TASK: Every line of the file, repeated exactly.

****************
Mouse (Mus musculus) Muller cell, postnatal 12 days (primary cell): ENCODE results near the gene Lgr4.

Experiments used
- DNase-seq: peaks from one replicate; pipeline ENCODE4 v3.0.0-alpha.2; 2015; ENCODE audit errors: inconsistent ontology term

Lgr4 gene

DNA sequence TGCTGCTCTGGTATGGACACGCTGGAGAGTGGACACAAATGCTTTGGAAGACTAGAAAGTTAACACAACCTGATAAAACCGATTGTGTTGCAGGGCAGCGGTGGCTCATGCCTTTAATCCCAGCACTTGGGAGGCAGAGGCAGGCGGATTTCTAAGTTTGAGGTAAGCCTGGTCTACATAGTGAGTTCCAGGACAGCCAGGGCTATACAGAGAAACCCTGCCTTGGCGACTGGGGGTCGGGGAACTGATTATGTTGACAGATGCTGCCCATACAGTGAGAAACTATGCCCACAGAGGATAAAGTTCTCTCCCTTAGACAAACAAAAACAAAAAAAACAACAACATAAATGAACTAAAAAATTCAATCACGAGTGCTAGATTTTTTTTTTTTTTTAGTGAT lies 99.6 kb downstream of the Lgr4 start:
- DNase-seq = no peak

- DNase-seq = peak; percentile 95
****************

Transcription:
Mouse (Mus musculus) Muller cell, postnatal 12 days (primary cell): ENCODE results near the gene Lgr4.

Experiments used
- DNase-seq: peaks from one replicate; pipeline ENCODE4 v3.0.0-alpha.2; 2015; ENCODE audit errors: inconsistent ontology term

Lgr4 gene

DNA sequence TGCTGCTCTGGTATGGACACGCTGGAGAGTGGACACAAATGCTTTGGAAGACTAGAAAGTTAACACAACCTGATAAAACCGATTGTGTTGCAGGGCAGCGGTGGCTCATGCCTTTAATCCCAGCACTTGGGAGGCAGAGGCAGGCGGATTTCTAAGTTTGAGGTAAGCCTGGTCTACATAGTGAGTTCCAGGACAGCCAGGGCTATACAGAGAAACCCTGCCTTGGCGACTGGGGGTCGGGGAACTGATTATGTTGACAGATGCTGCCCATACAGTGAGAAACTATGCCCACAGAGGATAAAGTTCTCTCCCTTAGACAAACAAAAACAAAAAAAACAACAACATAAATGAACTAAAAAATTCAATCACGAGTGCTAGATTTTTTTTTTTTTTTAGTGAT lies 99.6 kb downstream of the Lgr4 start:
- DNase-seq = no peak

- DNase-seq = peak; percentile 95